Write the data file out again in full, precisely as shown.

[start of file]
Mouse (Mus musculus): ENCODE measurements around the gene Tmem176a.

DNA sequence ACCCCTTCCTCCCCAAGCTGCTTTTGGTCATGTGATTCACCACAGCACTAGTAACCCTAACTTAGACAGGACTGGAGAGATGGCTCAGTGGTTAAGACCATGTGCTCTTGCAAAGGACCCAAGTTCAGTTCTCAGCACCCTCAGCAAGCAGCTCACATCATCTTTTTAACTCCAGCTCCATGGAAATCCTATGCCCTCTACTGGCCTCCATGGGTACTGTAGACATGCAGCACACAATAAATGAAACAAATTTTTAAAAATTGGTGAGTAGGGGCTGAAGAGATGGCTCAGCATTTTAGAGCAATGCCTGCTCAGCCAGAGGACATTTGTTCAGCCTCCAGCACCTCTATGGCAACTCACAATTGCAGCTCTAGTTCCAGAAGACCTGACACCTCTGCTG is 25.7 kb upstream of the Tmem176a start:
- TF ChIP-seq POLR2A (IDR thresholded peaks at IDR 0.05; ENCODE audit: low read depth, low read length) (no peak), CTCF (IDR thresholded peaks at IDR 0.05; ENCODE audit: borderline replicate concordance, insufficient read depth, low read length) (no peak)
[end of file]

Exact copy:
Mouse (Mus musculus): ENCODE measurements around the gene Tmem176a.

DNA sequence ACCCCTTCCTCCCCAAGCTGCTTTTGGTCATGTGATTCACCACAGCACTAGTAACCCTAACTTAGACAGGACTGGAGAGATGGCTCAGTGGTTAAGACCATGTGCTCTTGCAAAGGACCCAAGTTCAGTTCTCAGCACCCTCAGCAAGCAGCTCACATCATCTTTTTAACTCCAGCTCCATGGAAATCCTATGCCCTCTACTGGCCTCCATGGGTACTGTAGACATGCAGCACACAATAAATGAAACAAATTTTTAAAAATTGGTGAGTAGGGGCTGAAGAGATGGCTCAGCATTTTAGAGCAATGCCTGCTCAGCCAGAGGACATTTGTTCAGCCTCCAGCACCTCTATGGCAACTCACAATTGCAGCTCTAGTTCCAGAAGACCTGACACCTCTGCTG is 25.7 kb upstream of the Tmem176a start:
- TF ChIP-seq POLR2A (IDR thresholded peaks at IDR 0.05; ENCODE audit: low read depth, low read length) (no peak), CTCF (IDR thresholded peaks at IDR 0.05; ENCODE audit: borderline replicate concordance, insufficient read depth, low read length) (no peak)